Hundreds of ISIL prisoners escape Syrian camp, Kurds say

Reports of breakout from facility in Ain Issa amid ongoing Turkish offensive and US announcement of troop pull-out.

Smoke rises above the Syrian border town of Tel Abyad, as seen from Akcakale, Turkey, October 13, 2019
Smoke rises above the Syrian border town of Tel Abyad, as seen from Akcakale, Turkey, October 13, 2019. REUTERS/Stoyan Nenov [Reuters]

Hundreds of suspected ISIL detainees have escaped from a camp in northeastern Syria, according to local authorities, as Turkey stepped up its military offensive in the Kurdish-controlled region. 

The suspected affiliates of the Islamic State of Iraq and the Levant (ISIL or ISIS) fled the detention facility in Ain Issa on Sunday after attacking guards and storming its gates, the Kurdish-led administration in northern Syria said in a statement. 

Jelal Ayaf, a senior official at the camp, told local media that 859 people successfully escaped from the section of the facility housing foreign nationals.

Ayaf added that a few were recaptured, but also warned that “sleeper cells” had emerged from inside another part of the facility and carried out attacks. He described the situation as “very volatile”.

Al Jazeera could not independently verify the numbers.

Turkish President Recep Tayyip Erdogan dismissed the claims of a prison break as “disinformation” aimed at provoking the United States and other western countries, according to Turkey’s state-run Anadolu news agency.

Turkey launched its military operation, now in its fifth day, to clear the border region of the Kurdish-led Syrian Democratic Forces (SDF) and create a “safe zone” to resettle some of the 3.6 million Syrian refugees it hosts on its soil.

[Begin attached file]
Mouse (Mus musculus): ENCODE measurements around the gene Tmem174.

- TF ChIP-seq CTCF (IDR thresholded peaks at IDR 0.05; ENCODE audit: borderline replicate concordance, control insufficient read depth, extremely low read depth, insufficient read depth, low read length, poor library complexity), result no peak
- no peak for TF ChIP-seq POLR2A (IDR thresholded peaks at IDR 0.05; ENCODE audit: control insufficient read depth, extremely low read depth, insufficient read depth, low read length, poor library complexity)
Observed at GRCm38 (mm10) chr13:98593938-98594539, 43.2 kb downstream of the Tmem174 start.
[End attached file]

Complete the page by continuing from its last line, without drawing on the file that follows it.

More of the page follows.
‘Catastrophic’ humanitarian crisis

The SDF has repeatedly warned it may not be able to guard the makeshift prisons holding the suspected ISIL fighters as it battles to repel Turkey’s military advance. Ankara considers the People’s Protection Group (YPG), which forms the backbone of the SDF, as “terrorist group” linked to Kurdish separatists inside Turkey. 

The SDF was Washington’s main ally in the fight against ISIL, and swept up some 12,000 fighters and 70,000 of their family members in the US-led campaign against the armed group. At its peak, ISIL controlled vast swathes of territory in Syria and neighbouring Iraq under its self-proclaimed “caliphate”.

The US, meanwhile, said it was preparing to evacuate about 1,000 of its troops from northern Syria.

Announcing the withdrawal, Defense Secretary Mark Esper said the situation had become “untenable” for US forces stationed in the area and warned it “gets worse by the hour”.


“We have American forces likely caught between two opposing advancing armies,” he told US broadcaster CBS in a pre-taped interview which aired on Sunday.

Esper said that Washington had learned “in the last 24 hours” that Turkey “likely intend to expand their attack further south than originally planned and to the west”. 

The “safe-zone” Turkey had proposed was to span a stretch of territory 120 km wide and 30km deep inside Syria.